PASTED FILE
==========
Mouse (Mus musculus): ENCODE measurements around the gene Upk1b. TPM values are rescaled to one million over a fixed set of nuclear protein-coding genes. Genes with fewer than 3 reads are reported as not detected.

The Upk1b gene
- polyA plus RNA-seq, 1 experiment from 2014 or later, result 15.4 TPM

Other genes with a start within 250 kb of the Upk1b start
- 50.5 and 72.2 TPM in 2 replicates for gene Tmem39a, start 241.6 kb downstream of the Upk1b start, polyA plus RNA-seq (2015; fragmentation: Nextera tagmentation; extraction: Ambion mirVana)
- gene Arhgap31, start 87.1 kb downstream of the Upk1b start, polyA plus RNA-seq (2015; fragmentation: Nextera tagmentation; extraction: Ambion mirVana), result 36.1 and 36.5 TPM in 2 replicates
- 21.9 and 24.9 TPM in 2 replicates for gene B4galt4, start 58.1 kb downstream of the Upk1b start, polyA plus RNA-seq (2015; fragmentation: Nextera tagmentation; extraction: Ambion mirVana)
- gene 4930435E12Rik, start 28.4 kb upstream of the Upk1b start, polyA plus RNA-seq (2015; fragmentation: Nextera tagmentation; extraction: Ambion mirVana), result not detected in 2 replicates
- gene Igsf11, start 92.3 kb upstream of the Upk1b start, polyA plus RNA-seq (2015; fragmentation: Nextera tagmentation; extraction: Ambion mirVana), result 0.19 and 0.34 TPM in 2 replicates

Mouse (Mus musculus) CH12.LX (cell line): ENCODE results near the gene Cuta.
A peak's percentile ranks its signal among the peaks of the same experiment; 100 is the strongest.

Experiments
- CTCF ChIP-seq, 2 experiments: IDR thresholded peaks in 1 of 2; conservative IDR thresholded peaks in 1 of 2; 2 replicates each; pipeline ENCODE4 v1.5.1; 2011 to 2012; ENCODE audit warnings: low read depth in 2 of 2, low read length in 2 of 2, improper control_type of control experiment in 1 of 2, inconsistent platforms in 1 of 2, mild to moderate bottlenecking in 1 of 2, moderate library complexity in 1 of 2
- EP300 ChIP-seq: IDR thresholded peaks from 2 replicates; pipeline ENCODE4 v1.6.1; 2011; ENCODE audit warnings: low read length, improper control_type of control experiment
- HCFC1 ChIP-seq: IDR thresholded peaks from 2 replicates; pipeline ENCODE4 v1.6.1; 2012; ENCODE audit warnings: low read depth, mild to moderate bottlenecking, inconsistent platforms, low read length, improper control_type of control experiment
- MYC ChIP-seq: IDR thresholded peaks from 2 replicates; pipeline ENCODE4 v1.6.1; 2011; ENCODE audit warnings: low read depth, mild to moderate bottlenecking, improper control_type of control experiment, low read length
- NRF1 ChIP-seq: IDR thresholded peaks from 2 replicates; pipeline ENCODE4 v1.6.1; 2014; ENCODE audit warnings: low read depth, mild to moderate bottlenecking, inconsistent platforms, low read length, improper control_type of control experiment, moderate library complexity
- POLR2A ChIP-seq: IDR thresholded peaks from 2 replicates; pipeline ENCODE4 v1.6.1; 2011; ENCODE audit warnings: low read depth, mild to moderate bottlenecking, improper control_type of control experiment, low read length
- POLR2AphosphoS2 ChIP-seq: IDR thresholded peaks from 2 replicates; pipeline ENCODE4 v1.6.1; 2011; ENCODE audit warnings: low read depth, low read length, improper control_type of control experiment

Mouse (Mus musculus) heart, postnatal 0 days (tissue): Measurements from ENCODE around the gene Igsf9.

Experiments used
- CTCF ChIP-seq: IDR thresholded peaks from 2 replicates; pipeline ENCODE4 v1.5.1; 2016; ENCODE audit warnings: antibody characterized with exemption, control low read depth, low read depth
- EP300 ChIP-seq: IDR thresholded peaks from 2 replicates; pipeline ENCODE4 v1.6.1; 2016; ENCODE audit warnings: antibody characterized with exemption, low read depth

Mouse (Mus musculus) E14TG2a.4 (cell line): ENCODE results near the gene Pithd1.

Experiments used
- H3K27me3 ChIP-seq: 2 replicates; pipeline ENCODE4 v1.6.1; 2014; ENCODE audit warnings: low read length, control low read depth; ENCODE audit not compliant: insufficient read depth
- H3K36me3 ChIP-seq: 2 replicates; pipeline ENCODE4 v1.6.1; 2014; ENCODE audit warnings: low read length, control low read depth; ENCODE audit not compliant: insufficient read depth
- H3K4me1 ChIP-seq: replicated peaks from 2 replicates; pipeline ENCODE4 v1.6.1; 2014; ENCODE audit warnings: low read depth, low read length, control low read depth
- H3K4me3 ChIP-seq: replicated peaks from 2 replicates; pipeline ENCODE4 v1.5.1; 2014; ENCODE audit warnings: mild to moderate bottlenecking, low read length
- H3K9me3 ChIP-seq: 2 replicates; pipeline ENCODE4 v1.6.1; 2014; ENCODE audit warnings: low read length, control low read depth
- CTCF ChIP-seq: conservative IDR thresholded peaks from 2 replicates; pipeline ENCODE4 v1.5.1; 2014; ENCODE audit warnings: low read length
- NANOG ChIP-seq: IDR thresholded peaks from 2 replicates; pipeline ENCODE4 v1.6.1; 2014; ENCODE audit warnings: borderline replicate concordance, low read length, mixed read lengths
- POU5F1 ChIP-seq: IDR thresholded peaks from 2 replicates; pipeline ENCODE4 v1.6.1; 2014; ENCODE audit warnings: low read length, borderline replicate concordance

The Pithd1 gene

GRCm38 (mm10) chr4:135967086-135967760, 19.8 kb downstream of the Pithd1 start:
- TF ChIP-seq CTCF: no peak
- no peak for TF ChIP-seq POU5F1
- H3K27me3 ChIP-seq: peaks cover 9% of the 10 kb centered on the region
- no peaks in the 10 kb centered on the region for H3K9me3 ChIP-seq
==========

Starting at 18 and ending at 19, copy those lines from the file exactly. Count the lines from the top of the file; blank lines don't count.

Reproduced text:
- POLR2A ChIP-seq: IDR thresholded peaks from 2 replicates; pipeline ENCODE4 v1.6.1; 2011; ENCODE audit warnings: low read depth, mild to moderate bottlenecking, improper control_type of control experiment, low read length
- POLR2AphosphoS2 ChIP-seq: IDR thresholded peaks from 2 replicates; pipeline ENCODE4 v1.6.1; 2011; ENCODE audit warnings: low read depth, low read length, improper control_type of control experiment